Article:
Study Sheet for I Corinthians 4:6-13 (click here for Study Notes)
Now, brothers, I have applied these things to myself and Apollos for your benefit, so that you may learn from us the meaning of the saying, "Do not go beyond what is written." Then you will not take pride in one man over against another. For who makes you different from anyone else? What do you have that you did not receive? And if you did receive it, why do you boast as though you did not?
Already you have all you want! Already you have become rich! You have become kings-and that without us! How I wish that you really had become kings so that we might be kings with you! For it seems to me that God has put us apostles on display at the end of the procession, like men condemned to die in the arena. We have been made a spectacle to the whole universe, to angels as well as to men. We are fools for Christ, but you are so wise in Christ! We are weak, but you are strong! You are honored, we are dishonored! To this very hour we go hungry and thirsty, we are in rags, we are brutally treated, we are homeless. We work hard with our own hands. When we are cursed, we bless; when we are persecuted, we endure it; when we are slandered, we answer kindly. Up to this moment we have become the scum of the earth, the refuse of the world. (NIV)
1. Paul has been warning the Corinthians not to pass judgment on people's motives. He's been warning them not to align themselves with certain leaders and thereby cause factions among the believers. He has been exhorting them to follow Christ and to become wise in the eyes of God. Here he says, "I have applied these things to myself and Apollos for your benefit, so that you may learn from us the meaning of the saying, 'Do not go beyond what is written.' " He holds himself to the same standards he sets before them. What does Paul mean by not going "beyond what is written? What sorts of things does Paul consider "go[ing] beyond what is written"? (see I Cor. 1:9, 31; 3:19-20; Ro 12:3)
2. Paul drives home the point that none of them deserves more or less honor than another, and none has room to boast. "For who makes you different from anyone else?" he asks. "What do you have that you did not receive?" To what is Paul referring in these questions? Against what kinds of boasting or pride is Paul warning them? (see John 3:27; Romans 12:3, 6)
3. Paul suddenly uses heavy irony to make his point. "Already you have become rich! You have become kings-and that without us!" What is he really saying to the Corinthians in this passage from verses 8-11? Why is he comparing them to himself and the other apostles? What does he want them to do? (see Revelation 8:17, 18)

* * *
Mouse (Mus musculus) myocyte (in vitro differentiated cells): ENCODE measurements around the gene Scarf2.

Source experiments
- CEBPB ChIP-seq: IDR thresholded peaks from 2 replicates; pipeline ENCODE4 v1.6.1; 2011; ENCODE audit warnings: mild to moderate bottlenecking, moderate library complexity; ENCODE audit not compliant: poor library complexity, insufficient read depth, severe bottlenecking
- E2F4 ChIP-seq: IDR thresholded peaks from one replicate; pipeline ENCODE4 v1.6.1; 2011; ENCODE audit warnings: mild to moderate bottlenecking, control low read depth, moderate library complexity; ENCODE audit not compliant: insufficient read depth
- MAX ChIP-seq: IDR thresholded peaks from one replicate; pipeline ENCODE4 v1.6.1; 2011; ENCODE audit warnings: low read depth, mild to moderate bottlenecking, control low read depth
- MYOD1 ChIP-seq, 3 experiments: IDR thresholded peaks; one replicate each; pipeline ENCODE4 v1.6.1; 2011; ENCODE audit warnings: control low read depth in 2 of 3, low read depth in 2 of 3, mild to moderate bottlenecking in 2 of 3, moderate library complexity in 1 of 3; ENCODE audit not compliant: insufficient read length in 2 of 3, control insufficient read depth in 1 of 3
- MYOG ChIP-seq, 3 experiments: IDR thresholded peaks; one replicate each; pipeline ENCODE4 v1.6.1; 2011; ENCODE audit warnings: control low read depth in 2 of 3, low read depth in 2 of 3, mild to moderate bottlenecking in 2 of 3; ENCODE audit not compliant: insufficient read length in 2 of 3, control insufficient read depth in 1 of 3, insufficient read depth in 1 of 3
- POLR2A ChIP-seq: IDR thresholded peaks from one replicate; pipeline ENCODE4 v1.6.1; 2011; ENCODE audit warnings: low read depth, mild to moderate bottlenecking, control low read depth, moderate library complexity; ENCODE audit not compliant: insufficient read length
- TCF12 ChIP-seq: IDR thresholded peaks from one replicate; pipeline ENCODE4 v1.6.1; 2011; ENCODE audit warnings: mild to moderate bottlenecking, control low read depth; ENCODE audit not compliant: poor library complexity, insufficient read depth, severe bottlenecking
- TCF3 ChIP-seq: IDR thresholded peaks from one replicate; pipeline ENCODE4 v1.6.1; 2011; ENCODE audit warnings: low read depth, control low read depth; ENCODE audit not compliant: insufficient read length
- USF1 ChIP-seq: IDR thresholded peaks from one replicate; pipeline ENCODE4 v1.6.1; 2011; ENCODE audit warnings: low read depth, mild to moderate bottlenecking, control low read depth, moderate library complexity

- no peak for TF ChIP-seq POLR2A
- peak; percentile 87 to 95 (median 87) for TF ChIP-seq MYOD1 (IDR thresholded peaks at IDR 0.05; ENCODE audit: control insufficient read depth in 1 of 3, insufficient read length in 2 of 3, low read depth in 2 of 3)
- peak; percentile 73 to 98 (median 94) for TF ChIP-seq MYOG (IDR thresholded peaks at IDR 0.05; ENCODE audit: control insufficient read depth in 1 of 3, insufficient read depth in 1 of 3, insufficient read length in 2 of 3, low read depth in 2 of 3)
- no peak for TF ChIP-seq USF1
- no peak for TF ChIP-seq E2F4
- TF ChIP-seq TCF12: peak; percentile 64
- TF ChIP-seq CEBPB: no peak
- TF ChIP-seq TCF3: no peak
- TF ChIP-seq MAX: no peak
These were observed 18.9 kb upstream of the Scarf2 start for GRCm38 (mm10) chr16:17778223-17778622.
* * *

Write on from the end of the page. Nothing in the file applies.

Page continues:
4. Paul uses the metaphor of a Roman triumphal procession to describe his and the other apostles' treatment by "the world". He compares themselves to the captives condemned to death who trailed behind the conquering heroes when they returned from a successful battle. He says even the angels watch as they fight to the death as if in a gladiatorial contest. Is Paul suggesting that all Christ-followers should expect to suffer similar abuse, or do the apostles suffer worse than others? (Romans 8: 28-36; Hebrews 10:32-34) What is his message to the Corinthians in this metaphor?
5. Paul finishes this passage by describing his abject conditions in Ephesus (from where he wrote I Corinthians). He says he suffered weakness, dishonor, hunger and thirst, homelessness, hard manual labor, curses, persecution, and slander. He even says he has become the "scum of the earth, the refuse of the world." (see Lamentations 3:45; Jeremiah 20:18) But he also says he endured and returned blessings and kindness for the curses and slander. Most of us learned to expect that we would be persecuted for our beliefs someday. We also learned that we must "turn the other cheek." Is Paul's experience in Ephesus an example of what we learned to expect? Why or why not? What made it possible for Paul to return blessings for curses and kindness for slander? (see Hebrews 12:7, Matthew 10:19, 20; Luke 12:11; John 14:12-14; John 15:26, 27)
6. Most of us are not generally treated as if we were "the scum of the earth, the refuse of the world." Are there ways in which you are persecuted for the sake of Christ? Do you ever avoid situations in which you would be criticized for your faith? Are you ever tempted to feel proud or superior because of your insight or your new, deeper understanding of freedom in Christ? If so, when and how? How can you tell whether you're being persecuted for Christ or whether you're suffering because you've taken on a problem that wasn't yours to take?
7. Satan is not happy when we find security in Christ and develop a passionate relationship with him. Satan's attacks on us are often subtle and deceptive, and often we don't recognize them as opposition. Instead, we think of them as run-ins with difficult people, too many demands on our time, annoying health problems, chronic bickering, crises, and so forth. What roadblocks do you experience that keep you from resting in Jesus and experiencing intimacy with him? What problem(s) do you need to give to Jesus, asking him to carry them for you and to give you peace in their places?
8. How is Jesus calling you to rest in him today? Are there responsibilities
or problems you've taken on that he's asking you to relinquish? Are there
other responsibilities he might be calling you to carry instead? What do
you need to submit to Jesus? What clarity or guidance do you need from him
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Studio, Redlands, CA USA. All rights reserved. Revised April 23, 2000.